The New England Patriots had multiple issues in 2020, but the lack of proper defensive tackle depth was among the most glaring. Sure, Lawrence Guy and Adam Butler played some solid football, but the team was lacking the big-bodied space eaters it had available in years past — the Vince Wilforks, Teddy Washingtons or Danny Sheltons.
The Patriots tried multiple players at the nose position, but they were either miscast or unable to hold down the fort for an extended period of time. A do-over was needed, and New England invested considerable resources to get it done.
The first few days of the NFL’s free agency period already saw the team make some big moves. Davon Godchaux was signed to a two-year deal, while Carl Davis was brought back for one more year. Furthermore, the Patriots bolstered their defensive line depth depth by adding the likes of Henry Anderson and re-signing Lawrence Guy and Deatrich Wise Jr. — and they were not done either.
In the second round of the draft, New England moved up to select Alabama’s Christian Barmore. Seven months later, he and the rest of the offseason investments have helped the Patriots put their defensive tackle issues behind them.
“They really do a good job, and to have more than one of them so that you can have somewhat of a rotation, keep them fresh, and attack the middle of the offensive line, whether it’s run or pass from the guard to the guard-center gap to the center in different ways, it can be very disruptive,” said head coach Bill Belichick about the group following Thursday’s 25-0 win over the Atlanta Falcons.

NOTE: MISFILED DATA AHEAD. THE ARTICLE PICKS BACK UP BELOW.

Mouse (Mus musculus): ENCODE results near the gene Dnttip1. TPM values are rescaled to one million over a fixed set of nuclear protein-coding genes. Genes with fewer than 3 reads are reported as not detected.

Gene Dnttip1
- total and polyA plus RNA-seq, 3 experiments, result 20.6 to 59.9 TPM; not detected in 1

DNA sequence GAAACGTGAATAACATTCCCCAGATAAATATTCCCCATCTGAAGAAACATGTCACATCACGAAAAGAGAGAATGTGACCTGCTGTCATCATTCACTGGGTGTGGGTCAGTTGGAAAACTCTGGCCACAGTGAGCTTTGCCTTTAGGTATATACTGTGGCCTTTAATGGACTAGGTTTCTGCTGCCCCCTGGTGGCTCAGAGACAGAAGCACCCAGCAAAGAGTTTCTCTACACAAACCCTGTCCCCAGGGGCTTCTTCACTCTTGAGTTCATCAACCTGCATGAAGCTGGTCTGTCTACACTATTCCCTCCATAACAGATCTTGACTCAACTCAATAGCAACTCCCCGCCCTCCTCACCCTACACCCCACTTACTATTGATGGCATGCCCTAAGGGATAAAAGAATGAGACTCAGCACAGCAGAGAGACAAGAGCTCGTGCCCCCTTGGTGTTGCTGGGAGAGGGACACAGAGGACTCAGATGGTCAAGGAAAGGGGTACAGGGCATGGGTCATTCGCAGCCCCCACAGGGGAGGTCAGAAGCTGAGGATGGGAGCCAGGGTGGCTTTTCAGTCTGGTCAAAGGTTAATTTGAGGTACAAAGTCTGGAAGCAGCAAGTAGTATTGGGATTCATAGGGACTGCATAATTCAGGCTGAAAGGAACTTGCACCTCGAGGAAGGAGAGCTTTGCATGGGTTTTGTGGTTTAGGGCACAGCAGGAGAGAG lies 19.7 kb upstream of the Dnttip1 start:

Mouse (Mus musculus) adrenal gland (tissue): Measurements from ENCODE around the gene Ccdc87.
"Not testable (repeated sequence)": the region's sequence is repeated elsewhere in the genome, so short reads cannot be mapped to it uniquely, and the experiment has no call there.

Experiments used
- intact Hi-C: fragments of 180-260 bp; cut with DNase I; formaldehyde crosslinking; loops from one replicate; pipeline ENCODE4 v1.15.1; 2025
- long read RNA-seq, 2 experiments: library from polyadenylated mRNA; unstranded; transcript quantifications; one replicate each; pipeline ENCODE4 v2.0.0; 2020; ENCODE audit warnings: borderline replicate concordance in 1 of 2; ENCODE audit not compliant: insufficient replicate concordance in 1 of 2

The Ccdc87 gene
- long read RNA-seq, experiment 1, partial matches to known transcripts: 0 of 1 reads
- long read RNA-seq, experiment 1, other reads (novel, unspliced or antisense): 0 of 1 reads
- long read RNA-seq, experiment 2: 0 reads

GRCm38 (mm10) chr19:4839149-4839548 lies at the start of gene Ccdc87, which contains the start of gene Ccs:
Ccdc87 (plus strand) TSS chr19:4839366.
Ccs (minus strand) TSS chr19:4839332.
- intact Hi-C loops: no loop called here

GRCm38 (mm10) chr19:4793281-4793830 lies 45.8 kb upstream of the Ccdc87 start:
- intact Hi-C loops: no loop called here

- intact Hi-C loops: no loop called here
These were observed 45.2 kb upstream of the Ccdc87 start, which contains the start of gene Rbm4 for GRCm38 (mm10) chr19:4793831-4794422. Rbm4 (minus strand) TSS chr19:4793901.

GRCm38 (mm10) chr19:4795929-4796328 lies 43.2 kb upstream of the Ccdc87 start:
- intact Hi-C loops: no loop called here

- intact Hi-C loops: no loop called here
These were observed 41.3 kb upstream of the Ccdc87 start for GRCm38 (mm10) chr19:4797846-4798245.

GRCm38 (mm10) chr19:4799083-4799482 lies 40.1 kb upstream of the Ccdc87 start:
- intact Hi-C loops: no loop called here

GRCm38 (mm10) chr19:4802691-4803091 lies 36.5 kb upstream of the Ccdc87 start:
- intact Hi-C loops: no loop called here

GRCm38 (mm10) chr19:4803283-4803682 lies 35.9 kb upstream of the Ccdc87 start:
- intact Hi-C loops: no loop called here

That game against Atlanta saw the Patriots’ interior D-line play some strong football, most prominently in short yardage situations. After giving up a 10-yard run on 4th-and-1 earlier in the game, the group generated a considerable push in three subsequent “and-1” situations: one led to a 13-yard Kyle Van Noy sack, the other to consecutive runs for no gain on third and fourth down in the New England red zone.
“You have to block them on every play,” Belichick added about his team’s interior defenders. “It’s not like a corner or an outside linebacker; somebody you can run away from or work the other side on. Those guys in the middle of the formation, the defensive tackles, the middle linebackers, they’ve got to deal with them on every play. The depth and the ability to have more than one guy do that has been huge. They’ve all done a good job.”
The story of the defensive tackle position is therefore one reflective of New England’s 2021 as a whole: the team identified an issue coming off a disappointing campaign, made proper investments over the course of the offseason, and is now reaping the benefits.